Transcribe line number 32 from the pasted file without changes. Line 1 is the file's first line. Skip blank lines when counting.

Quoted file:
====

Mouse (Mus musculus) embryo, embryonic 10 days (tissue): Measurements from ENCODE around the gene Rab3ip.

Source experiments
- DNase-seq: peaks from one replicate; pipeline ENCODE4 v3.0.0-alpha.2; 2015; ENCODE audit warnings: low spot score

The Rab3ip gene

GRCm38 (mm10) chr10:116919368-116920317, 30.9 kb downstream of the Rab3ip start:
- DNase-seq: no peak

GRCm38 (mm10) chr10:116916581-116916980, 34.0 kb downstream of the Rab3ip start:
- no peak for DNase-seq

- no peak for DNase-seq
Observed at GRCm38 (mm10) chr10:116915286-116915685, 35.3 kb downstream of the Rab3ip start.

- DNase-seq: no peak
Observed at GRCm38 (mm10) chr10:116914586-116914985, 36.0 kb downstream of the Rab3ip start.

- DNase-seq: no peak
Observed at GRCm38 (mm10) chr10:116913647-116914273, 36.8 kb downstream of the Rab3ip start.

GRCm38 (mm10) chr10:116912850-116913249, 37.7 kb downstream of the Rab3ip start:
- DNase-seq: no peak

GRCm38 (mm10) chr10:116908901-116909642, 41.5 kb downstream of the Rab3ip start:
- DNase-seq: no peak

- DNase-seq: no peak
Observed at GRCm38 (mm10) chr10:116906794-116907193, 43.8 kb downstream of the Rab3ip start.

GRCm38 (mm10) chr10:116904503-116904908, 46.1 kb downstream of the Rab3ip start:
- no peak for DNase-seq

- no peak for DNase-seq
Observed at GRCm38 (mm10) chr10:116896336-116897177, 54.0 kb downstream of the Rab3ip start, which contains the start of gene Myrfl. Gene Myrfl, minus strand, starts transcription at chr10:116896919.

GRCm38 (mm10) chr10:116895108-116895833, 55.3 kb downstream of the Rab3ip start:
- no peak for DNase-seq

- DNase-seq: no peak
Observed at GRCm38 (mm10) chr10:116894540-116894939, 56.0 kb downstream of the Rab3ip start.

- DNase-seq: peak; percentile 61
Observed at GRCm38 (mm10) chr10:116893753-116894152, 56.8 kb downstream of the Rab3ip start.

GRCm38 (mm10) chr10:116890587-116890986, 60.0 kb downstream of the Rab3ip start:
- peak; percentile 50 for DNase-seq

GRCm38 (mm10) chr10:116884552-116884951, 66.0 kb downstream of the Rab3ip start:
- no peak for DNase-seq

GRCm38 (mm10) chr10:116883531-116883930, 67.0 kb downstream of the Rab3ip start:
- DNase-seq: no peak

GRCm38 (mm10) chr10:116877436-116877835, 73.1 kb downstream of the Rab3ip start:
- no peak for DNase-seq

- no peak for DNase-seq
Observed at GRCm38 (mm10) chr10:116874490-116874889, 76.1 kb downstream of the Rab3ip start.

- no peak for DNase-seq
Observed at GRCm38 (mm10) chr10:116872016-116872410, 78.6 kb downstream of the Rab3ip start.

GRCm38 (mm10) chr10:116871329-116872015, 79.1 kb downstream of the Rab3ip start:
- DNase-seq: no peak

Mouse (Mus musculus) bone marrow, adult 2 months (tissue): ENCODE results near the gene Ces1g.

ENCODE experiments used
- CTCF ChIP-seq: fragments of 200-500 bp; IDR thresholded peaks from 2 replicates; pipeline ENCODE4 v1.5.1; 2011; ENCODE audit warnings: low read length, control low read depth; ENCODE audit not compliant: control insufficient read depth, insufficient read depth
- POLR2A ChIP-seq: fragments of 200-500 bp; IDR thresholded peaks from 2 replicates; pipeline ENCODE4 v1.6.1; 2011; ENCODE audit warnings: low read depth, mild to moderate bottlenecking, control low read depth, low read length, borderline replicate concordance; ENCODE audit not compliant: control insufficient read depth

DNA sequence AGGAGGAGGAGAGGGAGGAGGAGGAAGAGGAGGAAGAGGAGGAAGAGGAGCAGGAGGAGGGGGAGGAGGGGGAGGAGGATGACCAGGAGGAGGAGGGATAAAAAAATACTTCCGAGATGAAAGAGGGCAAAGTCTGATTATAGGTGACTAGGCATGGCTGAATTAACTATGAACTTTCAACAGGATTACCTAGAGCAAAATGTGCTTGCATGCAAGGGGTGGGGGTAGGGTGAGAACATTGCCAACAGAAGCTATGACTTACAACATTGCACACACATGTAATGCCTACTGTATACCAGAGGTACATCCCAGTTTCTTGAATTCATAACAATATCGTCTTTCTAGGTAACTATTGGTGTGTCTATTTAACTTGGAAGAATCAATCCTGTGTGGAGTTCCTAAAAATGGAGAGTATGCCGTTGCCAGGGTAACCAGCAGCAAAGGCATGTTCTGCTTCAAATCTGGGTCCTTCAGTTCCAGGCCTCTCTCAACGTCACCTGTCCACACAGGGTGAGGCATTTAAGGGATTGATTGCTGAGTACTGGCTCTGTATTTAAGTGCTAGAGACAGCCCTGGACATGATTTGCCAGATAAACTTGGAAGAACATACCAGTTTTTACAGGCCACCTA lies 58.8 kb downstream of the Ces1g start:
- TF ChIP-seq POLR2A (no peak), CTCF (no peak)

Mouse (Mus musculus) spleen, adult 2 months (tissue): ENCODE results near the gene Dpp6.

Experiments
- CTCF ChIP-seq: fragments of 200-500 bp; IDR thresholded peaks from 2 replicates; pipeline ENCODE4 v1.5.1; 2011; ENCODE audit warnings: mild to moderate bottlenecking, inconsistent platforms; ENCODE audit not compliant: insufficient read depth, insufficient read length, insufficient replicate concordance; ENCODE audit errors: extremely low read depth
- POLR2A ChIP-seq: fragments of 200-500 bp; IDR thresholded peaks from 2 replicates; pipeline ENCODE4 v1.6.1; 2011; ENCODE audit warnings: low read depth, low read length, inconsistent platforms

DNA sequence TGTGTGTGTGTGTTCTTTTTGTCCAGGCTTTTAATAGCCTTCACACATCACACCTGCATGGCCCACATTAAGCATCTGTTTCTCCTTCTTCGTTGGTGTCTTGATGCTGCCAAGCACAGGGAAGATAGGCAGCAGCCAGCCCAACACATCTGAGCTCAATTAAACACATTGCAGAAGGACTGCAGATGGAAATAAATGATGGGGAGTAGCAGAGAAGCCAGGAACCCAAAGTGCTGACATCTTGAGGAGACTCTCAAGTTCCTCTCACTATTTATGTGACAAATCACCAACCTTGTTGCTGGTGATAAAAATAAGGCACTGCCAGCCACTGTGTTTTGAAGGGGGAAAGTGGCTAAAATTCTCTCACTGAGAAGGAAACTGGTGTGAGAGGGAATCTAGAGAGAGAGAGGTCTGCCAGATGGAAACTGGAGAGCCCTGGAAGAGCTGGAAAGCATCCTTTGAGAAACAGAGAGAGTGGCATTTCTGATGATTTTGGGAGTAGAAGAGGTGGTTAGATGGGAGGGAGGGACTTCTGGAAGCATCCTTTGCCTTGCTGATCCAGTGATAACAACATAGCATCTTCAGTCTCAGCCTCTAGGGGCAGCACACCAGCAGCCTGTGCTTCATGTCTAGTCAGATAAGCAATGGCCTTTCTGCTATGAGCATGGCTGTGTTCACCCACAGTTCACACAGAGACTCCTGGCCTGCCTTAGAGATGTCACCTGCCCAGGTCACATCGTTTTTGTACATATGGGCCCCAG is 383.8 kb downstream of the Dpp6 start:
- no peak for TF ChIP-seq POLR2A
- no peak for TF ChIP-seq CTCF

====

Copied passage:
- peak; percentile 50 for DNase-seq